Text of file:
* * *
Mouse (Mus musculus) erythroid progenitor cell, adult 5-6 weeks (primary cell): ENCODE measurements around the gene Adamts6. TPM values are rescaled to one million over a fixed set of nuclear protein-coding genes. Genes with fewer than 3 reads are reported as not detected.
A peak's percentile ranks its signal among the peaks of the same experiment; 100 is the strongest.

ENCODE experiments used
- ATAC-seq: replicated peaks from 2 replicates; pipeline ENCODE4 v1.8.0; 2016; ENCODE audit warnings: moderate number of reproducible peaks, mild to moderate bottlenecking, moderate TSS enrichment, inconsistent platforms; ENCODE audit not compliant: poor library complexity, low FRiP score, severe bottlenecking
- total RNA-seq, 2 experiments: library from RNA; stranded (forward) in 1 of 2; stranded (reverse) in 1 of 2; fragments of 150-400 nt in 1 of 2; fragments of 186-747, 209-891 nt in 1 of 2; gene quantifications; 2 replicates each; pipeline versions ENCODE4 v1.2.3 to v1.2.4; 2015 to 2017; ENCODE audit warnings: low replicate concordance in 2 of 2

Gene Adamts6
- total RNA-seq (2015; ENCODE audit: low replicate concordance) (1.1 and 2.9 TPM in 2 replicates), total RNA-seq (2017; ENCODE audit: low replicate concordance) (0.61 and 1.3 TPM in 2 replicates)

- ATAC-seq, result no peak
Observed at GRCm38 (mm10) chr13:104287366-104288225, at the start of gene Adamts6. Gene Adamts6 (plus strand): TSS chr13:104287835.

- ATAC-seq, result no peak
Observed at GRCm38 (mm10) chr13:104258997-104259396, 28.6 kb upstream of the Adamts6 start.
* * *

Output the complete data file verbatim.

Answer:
Mouse (Mus musculus) erythroid progenitor cell, adult 5-6 weeks (primary cell): ENCODE measurements around the gene Adamts6. TPM values are rescaled to one million over a fixed set of nuclear protein-coding genes. Genes with fewer than 3 reads are reported as not detected.
A peak's percentile ranks its signal among the peaks of the same experiment; 100 is the strongest.

ENCODE experiments used
- ATAC-seq: replicated peaks from 2 replicates; pipeline ENCODE4 v1.8.0; 2016; ENCODE audit warnings: moderate number of reproducible peaks, mild to moderate bottlenecking, moderate TSS enrichment, inconsistent platforms; ENCODE audit not compliant: poor library complexity, low FRiP score, severe bottlenecking
- total RNA-seq, 2 experiments: library from RNA; stranded (forward) in 1 of 2; stranded (reverse) in 1 of 2; fragments of 150-400 nt in 1 of 2; fragments of 186-747, 209-891 nt in 1 of 2; gene quantifications; 2 replicates each; pipeline versions ENCODE4 v1.2.3 to v1.2.4; 2015 to 2017; ENCODE audit warnings: low replicate concordance in 2 of 2

Gene Adamts6
- total RNA-seq (2015; ENCODE audit: low replicate concordance) (1.1 and 2.9 TPM in 2 replicates), total RNA-seq (2017; ENCODE audit: low replicate concordance) (0.61 and 1.3 TPM in 2 replicates)

- ATAC-seq, result no peak
Observed at GRCm38 (mm10) chr13:104287366-104288225, at the start of gene Adamts6. Gene Adamts6 (plus strand): TSS chr13:104287835.

- ATAC-seq, result no peak
Observed at GRCm38 (mm10) chr13:104258997-104259396, 28.6 kb upstream of the Adamts6 start.